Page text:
Great, if hitting and landing on top of a rock was bad enough. Ready for this? Just existing Glen Ross- Lock 7 close to a very strong current and without warning and without noise. It felt like I had no power. I revved the engine and nothing! O_o To the starboard was a dam, which I did not want to drift toward and I could see the next lock in front of me. I managed to coast the shoreline and I was able to dock. Whew, but now what!?
So before I go too far and eat up all your time reading this disaster. Here is the summary.
- Lost thrust.
- Days docked waiting for the mechanic to fix the transmission clutch disk.
- $1500 later
- My partner in crime had to go back home and I was solo the rest of the way.
- Leaking transmission fluid.
- Generator cable catches on fire.
- Mechanic forgot to put gasket on.
- Personally had to attempt to reseal myself three times after, it still isn’t 100%.
- Power goes out in the winter and I have no %$#@ generation power to power my agitators.
Make a long story short the prop wasn’t turning. I called a mobile marine mechanic which I believe took a couple of days before he could come out. When he did he determined it had to be the transmission. Not sure why but he unplugged all the grounds to the engine block before we proceeded to pull apart the very heave transmission body. Anyway, what we discovered was the springs on the clutch disk basically all four crumbled.
So we ordered the part which costed about $150 and $1200 in labour. Took another two days for the part to arrive then a day to assemble. Fired it up and had thrust! Whew!
Mechanic went home and we needed power so I fired up the generator and chug-chug, cough, smoke and fire! Like seriously! One of the wires that led into the main circuit board going to the generator shorted out and caught fire. What I found was the mechanic missed one of the ground wires to the engine block. %$#@#$@#. I don’t think there is any major damage (that is what I tell myself) other than replacing the shorted wire. If it’s major I just blew up a very expensive piece of equipment. And wouldn’t you know it this winter the power went off at PCYC at least three times and I had zero power. Thank god it was a mild winter because if it was bad ass outside my boat could have easily frozen in. So I guess I have to get that wire replaced while it’s still warm.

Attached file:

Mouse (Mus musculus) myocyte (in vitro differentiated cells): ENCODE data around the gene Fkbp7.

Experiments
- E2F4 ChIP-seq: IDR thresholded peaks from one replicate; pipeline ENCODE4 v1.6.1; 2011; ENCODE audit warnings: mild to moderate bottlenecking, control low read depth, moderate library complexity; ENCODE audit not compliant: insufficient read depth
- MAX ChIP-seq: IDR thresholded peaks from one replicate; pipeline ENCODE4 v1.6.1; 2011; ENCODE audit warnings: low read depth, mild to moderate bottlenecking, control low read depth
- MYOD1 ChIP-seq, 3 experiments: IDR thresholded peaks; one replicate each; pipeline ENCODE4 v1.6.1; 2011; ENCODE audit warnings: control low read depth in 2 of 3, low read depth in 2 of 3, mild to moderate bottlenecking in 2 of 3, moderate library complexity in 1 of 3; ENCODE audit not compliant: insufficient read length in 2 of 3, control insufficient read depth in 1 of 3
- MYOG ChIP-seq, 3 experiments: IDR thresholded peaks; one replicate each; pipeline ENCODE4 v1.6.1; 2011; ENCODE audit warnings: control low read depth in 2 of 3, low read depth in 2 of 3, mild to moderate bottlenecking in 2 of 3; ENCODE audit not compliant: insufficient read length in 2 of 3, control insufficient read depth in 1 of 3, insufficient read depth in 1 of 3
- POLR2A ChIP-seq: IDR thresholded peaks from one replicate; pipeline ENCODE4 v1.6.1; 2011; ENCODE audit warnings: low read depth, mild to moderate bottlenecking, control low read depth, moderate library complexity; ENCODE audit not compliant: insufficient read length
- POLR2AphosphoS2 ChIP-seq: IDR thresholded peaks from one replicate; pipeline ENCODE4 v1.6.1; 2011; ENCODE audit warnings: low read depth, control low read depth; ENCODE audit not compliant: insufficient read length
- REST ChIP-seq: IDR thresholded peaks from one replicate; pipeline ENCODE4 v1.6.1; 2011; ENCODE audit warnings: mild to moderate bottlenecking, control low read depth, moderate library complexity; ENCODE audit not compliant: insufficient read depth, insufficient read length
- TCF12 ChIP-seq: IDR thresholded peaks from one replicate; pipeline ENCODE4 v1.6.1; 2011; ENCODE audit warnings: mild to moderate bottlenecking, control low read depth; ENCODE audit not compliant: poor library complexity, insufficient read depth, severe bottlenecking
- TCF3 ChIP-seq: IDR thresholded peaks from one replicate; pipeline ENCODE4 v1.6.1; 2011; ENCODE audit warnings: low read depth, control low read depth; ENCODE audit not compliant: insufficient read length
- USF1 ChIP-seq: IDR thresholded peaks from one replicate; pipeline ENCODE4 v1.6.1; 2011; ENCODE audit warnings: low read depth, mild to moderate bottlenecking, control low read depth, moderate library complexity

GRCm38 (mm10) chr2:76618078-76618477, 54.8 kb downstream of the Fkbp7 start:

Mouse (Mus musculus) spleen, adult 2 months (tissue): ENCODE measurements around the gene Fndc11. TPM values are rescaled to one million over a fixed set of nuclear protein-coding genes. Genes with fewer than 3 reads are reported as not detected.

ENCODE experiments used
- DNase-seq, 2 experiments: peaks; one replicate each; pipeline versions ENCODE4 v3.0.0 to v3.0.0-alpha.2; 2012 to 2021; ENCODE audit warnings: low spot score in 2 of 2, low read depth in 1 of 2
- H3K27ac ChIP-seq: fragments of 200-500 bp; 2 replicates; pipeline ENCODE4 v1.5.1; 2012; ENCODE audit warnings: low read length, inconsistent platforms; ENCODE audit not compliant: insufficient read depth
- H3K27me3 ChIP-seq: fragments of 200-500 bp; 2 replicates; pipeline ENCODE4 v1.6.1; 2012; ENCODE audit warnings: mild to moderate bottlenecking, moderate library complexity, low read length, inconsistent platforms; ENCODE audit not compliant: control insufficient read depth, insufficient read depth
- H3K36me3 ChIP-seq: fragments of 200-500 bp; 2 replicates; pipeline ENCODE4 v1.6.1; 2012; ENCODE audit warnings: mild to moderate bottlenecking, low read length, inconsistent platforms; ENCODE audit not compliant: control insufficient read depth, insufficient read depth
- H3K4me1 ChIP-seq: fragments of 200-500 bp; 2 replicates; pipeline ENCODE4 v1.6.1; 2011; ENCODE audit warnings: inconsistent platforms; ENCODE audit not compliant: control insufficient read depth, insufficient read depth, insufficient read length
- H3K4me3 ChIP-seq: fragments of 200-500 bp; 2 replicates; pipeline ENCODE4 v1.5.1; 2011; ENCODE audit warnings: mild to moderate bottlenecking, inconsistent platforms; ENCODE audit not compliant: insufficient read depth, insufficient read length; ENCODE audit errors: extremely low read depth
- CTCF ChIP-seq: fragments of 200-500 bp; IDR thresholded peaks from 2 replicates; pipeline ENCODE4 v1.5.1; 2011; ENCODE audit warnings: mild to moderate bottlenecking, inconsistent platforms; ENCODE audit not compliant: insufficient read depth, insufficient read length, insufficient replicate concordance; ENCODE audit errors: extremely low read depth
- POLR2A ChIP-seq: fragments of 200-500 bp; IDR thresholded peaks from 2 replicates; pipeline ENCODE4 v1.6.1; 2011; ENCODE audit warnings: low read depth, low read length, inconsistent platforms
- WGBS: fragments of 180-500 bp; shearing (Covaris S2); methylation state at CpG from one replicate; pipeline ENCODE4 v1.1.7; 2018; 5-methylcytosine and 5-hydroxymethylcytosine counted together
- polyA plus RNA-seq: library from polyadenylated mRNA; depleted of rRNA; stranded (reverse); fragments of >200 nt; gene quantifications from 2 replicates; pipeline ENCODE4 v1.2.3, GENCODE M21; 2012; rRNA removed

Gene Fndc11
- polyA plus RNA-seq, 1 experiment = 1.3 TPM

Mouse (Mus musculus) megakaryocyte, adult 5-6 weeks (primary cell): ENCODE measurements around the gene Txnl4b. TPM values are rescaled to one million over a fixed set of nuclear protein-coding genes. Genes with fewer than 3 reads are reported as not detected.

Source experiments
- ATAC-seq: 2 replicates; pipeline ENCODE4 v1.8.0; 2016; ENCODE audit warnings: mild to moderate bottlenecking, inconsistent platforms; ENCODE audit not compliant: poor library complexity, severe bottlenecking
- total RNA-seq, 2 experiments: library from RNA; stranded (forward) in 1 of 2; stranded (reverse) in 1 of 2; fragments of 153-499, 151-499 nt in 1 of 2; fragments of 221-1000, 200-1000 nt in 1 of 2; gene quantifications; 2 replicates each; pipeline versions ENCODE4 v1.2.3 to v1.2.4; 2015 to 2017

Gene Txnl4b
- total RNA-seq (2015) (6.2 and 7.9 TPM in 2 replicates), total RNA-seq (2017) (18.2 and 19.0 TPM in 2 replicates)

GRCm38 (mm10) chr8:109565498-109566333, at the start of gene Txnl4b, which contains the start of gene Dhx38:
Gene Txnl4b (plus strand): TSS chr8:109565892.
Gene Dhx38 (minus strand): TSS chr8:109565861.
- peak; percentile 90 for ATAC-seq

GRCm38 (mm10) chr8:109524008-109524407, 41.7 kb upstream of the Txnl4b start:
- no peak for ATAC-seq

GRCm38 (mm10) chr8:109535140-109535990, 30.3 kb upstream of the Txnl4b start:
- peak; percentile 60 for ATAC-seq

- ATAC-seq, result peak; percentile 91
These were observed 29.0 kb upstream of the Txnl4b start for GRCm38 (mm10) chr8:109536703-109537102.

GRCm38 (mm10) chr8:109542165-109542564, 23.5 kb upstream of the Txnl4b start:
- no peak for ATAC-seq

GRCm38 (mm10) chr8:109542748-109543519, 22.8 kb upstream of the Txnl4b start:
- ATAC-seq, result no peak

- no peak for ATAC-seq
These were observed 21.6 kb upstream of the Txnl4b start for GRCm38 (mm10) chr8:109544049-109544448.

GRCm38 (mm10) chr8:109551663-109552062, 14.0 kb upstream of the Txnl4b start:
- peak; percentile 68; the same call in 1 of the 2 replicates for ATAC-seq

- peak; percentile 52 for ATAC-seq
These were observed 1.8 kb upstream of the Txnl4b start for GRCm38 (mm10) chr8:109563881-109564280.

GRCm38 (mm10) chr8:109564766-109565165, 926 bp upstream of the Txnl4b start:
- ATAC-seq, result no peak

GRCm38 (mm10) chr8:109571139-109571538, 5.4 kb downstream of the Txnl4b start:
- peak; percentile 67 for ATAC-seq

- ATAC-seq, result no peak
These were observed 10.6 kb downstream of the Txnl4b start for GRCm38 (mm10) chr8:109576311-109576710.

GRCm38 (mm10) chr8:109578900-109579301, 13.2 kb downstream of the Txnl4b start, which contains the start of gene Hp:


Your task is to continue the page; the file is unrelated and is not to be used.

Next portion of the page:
CPJ time had run out of time and had to head home. I was solo the rest of the way. No generator power, oh well just get me home!
So I finally made it I was out of the lock system and was on my way back home across lake ontario. It took about 20 hours straight to get to my destination at PCYC once I got out of lock #1 in Trenton. Halfway across the lake during my checks I noticed the water in the bilge was all red. I stop the engine and see I had no fluid in the transmission. I topped it up and started up again. Now I’m looking every 10 minutes, remember I’m in the dark now with only flash light power. I noticed there was a constant drip where the clutch plate was. Okay, I can live with that. I had enough fluid to keep topping up till I get home and deal with it then.
I’m finally home and sometime shortly after I decided to pull the unit out myself, now that I’m an expert, and I noticed there was a very thin black gasket in pieces still attached. I called the mechanic and he goes, oh I forgot to take the old one off and I’ll send you a new one. LOL I want half my money back is what I was thinking!
So I get this thing and put it back together, still leaking but not as much but it’s still dripping. I do it again, this time I add liquid gasket sealer and put it on real thick. Now it drips 1/4 of what it use to. I’m done with it I can live with it. So what I did was attach a small drip tray under it. I’m not spending another dime nor bust up my knuckles.
- If you think it’s the clutch plate. Do it yourself and save yourself $1000+ in labour.
- Unless somebody tells me otherwise don’t take the ground wires off your engine block.
- Don’t forget to put the gasket seal on. lol